As the holidays approached, the tree went up in the living room and lights flickered outside our living room window.  Little ones asleep, I would bring down a doll or a game and wrap presents in the living room, returning them to their hiding place before going to bed. Enough left over in our savings account to finance a trip to our favorite mountain resort we penciled in a week’s vacation. Neither of us avid snow skiers, we dusted off our toboggans, inner tubes and sleds and headed for the snow-capped hills.

Back in the day most people barely locked their doors much less had sophisticated alarm systems or house sitters.  If gone, a neighbor picked up your papers and your mail, or perhaps a family member drove by from time to time to turn on the lights or water your plants. Such was the case in this instance, although we did lock our doors.

Returning home from vacation the weekend before Christmas we unloaded the car. Taking the luggage into the bedroom I noticed the small jewelry box usually sitting on my dresser was missing. Mentioning this to my husband it didn’t take long to realize our microwave was not in it’s usual spot in the kitchen, our stereo was gone, and where the TV sat on the table in the spare bedroom was now only a rectangular spot marked by a ring of dust.  Oh-oh. Pulling down the cord to the attic stairs, I slowly climbed up and peeked through the opening. Other than some open boxes and strewn newspaper, nothing but a few strands of ribbons and a whole lot of empty remained. The Grinch had stolen our Christmas.

Our insurance agent was contacted, and, yes, we were covered. Unfortunately, nothing could be done before Christmas.  In the end, we bought little gifts for each other and creative gifts for the kids.  Our family showed up en masse for breakfast with games and eggnog, and it turned out to be a very special day.  Nobody noticed there was less under the tree than usual.

It does make me wonder how people like the thief I heard about on the news yesterday who stole turkeys from a church donated for parishioners in need, sleep at night, but then I guess forgiveness is as big a word this time of year as noel.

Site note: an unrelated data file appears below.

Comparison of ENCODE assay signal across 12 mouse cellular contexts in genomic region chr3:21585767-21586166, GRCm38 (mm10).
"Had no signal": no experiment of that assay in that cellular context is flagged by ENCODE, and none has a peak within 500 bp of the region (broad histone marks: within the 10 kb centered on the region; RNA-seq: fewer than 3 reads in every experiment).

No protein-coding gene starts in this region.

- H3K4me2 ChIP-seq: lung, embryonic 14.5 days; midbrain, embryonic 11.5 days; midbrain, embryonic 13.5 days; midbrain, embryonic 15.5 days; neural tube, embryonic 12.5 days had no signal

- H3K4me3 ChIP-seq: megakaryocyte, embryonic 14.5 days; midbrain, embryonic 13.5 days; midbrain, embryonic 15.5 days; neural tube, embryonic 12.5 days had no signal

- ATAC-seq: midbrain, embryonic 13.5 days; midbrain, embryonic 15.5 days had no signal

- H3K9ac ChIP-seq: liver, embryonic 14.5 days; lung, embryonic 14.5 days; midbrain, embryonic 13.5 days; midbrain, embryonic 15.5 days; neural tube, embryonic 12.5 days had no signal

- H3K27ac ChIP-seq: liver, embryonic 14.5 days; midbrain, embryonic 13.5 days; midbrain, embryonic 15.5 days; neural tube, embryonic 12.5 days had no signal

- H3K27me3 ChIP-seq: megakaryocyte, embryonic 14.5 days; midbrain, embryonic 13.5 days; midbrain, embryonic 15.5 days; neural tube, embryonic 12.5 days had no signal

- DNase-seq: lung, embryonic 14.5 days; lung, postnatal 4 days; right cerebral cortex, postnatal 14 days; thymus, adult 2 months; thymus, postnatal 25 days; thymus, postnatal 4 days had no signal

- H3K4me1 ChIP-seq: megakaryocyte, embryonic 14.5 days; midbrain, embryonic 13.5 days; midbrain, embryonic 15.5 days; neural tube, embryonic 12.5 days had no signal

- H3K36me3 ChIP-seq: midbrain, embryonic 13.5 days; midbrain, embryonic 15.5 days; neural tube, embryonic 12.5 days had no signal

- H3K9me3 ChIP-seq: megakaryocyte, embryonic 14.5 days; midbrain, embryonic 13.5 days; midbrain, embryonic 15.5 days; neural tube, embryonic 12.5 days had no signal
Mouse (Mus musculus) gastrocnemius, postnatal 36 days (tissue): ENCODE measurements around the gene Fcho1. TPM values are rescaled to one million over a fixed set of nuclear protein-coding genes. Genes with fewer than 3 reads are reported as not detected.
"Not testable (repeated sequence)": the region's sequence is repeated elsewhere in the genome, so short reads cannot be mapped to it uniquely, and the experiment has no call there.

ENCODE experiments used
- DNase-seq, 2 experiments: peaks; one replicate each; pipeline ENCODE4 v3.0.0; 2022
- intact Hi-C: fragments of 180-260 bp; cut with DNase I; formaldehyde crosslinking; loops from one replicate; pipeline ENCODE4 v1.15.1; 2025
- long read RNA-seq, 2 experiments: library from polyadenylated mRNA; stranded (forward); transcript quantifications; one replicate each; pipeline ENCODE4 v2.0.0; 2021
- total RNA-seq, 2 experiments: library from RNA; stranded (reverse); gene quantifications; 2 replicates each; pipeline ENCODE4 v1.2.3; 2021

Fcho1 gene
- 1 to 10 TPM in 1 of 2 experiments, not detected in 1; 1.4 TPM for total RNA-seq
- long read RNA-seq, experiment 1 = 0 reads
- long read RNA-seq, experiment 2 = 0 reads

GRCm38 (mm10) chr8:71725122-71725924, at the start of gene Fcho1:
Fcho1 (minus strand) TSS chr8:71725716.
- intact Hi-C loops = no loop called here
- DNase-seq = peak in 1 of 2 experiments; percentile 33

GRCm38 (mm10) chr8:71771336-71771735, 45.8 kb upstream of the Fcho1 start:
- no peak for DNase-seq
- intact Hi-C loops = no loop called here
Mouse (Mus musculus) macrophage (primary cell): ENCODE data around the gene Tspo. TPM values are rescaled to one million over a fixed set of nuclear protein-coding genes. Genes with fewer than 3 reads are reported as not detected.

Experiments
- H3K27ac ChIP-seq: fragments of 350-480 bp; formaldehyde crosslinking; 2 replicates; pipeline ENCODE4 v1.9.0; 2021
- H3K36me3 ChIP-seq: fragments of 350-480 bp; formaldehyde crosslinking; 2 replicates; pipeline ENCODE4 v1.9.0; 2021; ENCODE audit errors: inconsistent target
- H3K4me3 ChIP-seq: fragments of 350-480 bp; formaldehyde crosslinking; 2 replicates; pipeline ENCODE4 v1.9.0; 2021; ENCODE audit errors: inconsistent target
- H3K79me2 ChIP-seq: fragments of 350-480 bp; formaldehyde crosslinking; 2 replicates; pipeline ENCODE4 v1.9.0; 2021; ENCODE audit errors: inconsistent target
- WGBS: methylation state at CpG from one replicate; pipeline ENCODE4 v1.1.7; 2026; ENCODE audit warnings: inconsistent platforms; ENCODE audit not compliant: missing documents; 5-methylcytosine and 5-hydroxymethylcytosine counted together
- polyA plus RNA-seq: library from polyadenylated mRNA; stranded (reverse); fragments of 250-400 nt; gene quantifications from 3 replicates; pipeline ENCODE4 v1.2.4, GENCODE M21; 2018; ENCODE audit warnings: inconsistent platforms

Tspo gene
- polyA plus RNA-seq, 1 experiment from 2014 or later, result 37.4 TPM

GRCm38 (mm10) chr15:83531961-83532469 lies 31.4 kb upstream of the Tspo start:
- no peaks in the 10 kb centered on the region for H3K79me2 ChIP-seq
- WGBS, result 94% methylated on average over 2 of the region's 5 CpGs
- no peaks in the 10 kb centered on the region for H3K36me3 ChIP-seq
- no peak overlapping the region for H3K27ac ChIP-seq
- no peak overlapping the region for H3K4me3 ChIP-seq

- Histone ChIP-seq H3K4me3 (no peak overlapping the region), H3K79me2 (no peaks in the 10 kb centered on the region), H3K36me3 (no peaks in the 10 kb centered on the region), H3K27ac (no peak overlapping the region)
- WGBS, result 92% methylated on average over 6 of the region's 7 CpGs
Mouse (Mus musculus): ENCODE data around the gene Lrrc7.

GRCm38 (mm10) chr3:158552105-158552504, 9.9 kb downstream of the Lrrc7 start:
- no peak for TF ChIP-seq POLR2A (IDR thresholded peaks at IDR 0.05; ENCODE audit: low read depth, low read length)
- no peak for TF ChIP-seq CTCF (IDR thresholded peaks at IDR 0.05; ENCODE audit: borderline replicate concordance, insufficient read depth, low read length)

This butter is my favorite on corn.  You can increase or decrease the heat at will.

IMG_5115Corn with Sriracha Butter

6 ears of corn, husked and grilled, steamed, or boiled
6 Tbsp. butter, softened
6-10 tsp. Sriracha hot sauce
1 Tbsp. chives
1 1/2 tsp. garlic powder

Mix well and refrigerate until ready to use. Serve with steaming ears of corn.

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Photos by Susie Nelson

Photos by Susie Nelson

Stick a fork in me, I’m done. One who prides herself on seamlessly multi-tasking, even I couldn’t make this week wrinkle-free. I traveled from one activity to another like a frog hopping along a path of lily pads trying to reach the safety of the bank. “Rivet.” Where are the weeks going? Santa is out there shaking his naughty or nice finger at me and I haven’t added so much as a notch on my credit card balance to acknowledge his arrival. Ach.

I’m using my creative side for the holidays in 2013, like I have in Christmas’s long past. My sewing machine is sitting at the ready on the work table with piles of fabric in a bag next to it on the floor. There is no possible way my face will show up on any in-store security camera on Black Friday this year or any other year. One time I was coerced by a friend to go with her while living in Boston. Filene’s basement at the best of times was a zoo, but on the day after thThanksgiving you’re lucky to make it out of the store with all body parts in tact. Insanity prevails, with pushing, shoving, swearing and shoplifting all occurring concurrently in the same confined space. Activities all geared to make you want to sing, “Tra, la, la, la, la, la, la, la, la”. Trying to make the best of it, I held up a scarf I was admiring to get a better look at it. A lady with bright crimson hair and what appeared to be an entire of tube of red lipstick slathered across her lips walked up to me. Without a word, she whisked the scarf from my hands. Raising one well-defined raised eyebrow she shot me a look I took to mean if I had any issues with this behavior I could take it up with my undertaker. Turning, she flounced off amidst a noxious cloud of Charlie perfume undoubtedly also lifted another part of the store. One last look to ensure a clean escape, she tucked my scarf in her massive bag I’m sure with other items already purchased at a five finger discount. Who am I to argue with success? Besides she looked like she could take me.

I have to admit it creates an atmosphere not unlike a feeding frenzy with people grabbing items they don’t need, or really want, then arguing about who saw it first. From what I understand Filene’s has since closed their doors. Looking back I’m glad I got to add it to my many memorable Boston experiences. The store also hosted an annual “running of the brides”. The bulls at Pamploma pale in comparison to a thousand plus bride to be’s stampeding through the store in search of the perfect designer dress at a drastically reduced price. Sales clerks took their lives in their hands working a shift that day.